The fact that guard Maurice Watson Jr. even came to Boston University is a bit of a surprise to begin with. Coming out of high school, Watson was one of the top-100 players in the country, according to ESPN. He had offers from Texas Tech University and Princeton University, among other schools.
But he came to Commonwealth Avenue and immediately became the Terriers’ primary point guard and best ballhandler, supplanting team leader D.J. Irving in both roles. In his freshman year in 2012-13, Watson averaged 11.2 points, 5.4 assists and 1.7 steals per game, while shooting 46.3 percent from the field. This season, he improved every facet of his game, averaging 13.3 points, 7.1 assists, and 2.1 steals per game. He also shot an strong 49.5 percent from the field. After the regular season, he was named a member to the First Team All-Patriot League.
Watson recently announced that he will transfer from Boston University to Creighton University in Omaha, Neb. He’ll have to sit out the 2014-15 season, as per NCAA rules.
What does the loss of Watson mean to Boston University? Well, the Terriers are losing the best point guard they’ve had in quite a long time. And it’s not like Irving will be able to reprise his point guard role; he’s graduating. BU fans, the miniscule number that actually go to basketball games, won’t get to see the sheer chaos and energy that Watson injects into a fast break ever again. I’ve never seen someone that fast in person. He runs like he has a jetpack strapped to his ass. That’s the biggest thing I’ll miss about Watson; on every miss by the opponent (and some made baskets too) he runs as if he is being chased by wolves, weaving in-and-out between defenders and consistently making the right play while the opponent is caught off-guard.
More importantly, Watson’s decision to transfer is representative of the plight of the mid-major school nowadays. BU, as a mid-major, just isn’t as attractive for players and coaches alike as much as Big East Conference schools like Creighton. Granted, until this year, Creighton was a mid-major. But they decided to make the jump to the Big East, and had one of the most successful seasons in program history.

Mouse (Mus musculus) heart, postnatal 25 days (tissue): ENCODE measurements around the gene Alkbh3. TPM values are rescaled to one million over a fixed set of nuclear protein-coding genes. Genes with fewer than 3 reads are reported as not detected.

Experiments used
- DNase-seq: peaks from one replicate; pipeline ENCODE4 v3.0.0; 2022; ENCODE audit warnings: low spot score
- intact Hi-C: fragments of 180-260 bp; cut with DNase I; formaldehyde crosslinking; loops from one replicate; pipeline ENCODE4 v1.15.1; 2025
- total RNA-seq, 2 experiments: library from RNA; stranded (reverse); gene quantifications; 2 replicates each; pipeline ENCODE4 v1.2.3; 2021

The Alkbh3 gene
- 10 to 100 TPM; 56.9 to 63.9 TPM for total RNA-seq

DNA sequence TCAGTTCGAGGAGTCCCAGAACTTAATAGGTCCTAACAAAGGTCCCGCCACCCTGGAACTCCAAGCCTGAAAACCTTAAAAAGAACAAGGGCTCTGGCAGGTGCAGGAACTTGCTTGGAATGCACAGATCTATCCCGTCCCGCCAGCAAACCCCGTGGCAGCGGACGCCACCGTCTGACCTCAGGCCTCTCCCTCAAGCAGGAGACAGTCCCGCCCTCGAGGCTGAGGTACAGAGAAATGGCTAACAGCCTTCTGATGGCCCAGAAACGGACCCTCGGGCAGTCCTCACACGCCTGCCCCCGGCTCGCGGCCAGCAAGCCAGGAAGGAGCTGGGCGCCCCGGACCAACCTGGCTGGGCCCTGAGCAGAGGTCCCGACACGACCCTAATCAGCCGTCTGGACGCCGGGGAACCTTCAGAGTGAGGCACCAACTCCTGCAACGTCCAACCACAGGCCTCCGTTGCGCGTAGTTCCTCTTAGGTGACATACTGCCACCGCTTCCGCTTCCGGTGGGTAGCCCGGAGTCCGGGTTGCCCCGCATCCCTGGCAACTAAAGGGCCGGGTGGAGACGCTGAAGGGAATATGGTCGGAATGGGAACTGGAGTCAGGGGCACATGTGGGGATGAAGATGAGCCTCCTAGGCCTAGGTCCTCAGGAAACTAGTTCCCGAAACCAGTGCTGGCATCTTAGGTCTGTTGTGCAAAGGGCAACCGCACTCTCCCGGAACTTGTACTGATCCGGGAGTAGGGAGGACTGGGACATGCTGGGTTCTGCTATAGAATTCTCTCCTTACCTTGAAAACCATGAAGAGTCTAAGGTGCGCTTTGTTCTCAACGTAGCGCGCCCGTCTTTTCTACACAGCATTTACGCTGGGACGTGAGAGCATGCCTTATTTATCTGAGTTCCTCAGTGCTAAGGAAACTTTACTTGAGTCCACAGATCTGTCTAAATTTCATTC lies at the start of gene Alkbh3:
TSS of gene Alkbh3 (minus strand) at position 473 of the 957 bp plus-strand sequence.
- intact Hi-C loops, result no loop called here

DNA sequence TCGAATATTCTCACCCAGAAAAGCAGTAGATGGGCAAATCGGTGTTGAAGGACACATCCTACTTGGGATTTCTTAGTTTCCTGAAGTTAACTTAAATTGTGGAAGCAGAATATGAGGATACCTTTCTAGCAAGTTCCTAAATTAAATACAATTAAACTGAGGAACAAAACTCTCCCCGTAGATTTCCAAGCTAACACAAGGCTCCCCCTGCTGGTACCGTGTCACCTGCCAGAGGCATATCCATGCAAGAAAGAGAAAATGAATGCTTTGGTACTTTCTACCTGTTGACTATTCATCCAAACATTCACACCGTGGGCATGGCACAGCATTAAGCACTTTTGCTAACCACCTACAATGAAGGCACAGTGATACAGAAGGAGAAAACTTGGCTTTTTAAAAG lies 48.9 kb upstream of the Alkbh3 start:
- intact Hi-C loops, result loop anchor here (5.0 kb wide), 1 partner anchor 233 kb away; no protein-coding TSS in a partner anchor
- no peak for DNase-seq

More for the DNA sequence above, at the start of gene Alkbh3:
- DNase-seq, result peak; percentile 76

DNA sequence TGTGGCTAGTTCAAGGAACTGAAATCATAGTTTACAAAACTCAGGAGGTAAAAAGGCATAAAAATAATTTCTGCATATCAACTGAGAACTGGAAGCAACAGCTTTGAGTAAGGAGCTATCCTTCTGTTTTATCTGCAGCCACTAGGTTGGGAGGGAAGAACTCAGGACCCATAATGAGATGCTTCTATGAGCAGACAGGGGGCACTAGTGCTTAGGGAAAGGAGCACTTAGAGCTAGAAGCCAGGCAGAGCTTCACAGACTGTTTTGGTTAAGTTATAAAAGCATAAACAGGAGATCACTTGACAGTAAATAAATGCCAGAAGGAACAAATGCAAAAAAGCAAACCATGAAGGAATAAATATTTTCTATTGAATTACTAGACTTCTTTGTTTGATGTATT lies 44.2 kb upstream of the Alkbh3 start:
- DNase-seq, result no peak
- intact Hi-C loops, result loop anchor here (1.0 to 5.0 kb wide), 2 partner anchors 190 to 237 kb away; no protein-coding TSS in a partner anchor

I think Watson’s good enough to succeed at Creighton. He might not be All-First Team Big East — he’s generously listed at 5-foot-10, he’s not a great 3-point shooter and he turns the ball over at a high rate. But, he’ll get more exposure on a national stage, and perhaps draw more attention from the NBA, NBA Developmental League and international scouts.
In today’s game, that’s really all that major college basketball is about. The players aren’t student athletes at all. The NCAA is merely a spawning ground for NBA talent, and those not good enough for the NBA are desperate to find somewhere else to play after their college years come to an end.
BU has to examine its standing as a mid-major when it comes to basketball. The size of the school dictates a move to a major conference. Duke University, which plays in the Atlantic Coast Conference, has about 6,000 undergraduates. BU has nearly 16,000. I’m not saying that size of the student body is the only determinant of standing in a conference.
The main problem is that BU, and its students, just don’t really care about basketball compared to how much they care about hockey. That’s distressing; especially in a city with an NBA team that has the tradition and history of the Boston Celtics.
The hockey team gets far more press than the basketball team, which is strange considering that the hockey team went 10-21-4 and wasn’t close to making the NCAA tournament, while the basketball team went 24-11 and came within one game of making March Madness. Is it just me, or does this not make any sense at all?
So I can’t really blame Watson for leaving, not at all. He was, by any statistical measure, one of the top-10 point guards in the country this year. And no one at BU really cares, outside of the basketball team and a handful of fans. At Creighton, he’ll find a population of basketball-crazy fans, who will revere him for his exploits and sympathize with his failures.
Basketball players, perhaps more than any other athletes, have a unique, symbiotic relationship with the crowd at a game. Basketball is a free-flowing, fast-paced sport that is at times ruled by momentum.
When a player gets hot, he can turn the tide of a game in a matter of minutes. And the crowd, which is practically right next to the court, creates an atmosphere that rises and falls with each play.
When a great player like Maurice Watson is on a hot streak, the crowd should shower him with appreciation. He couldn’t get that feeling here at BU, and I hope he gets it at Creighton. He deserves it.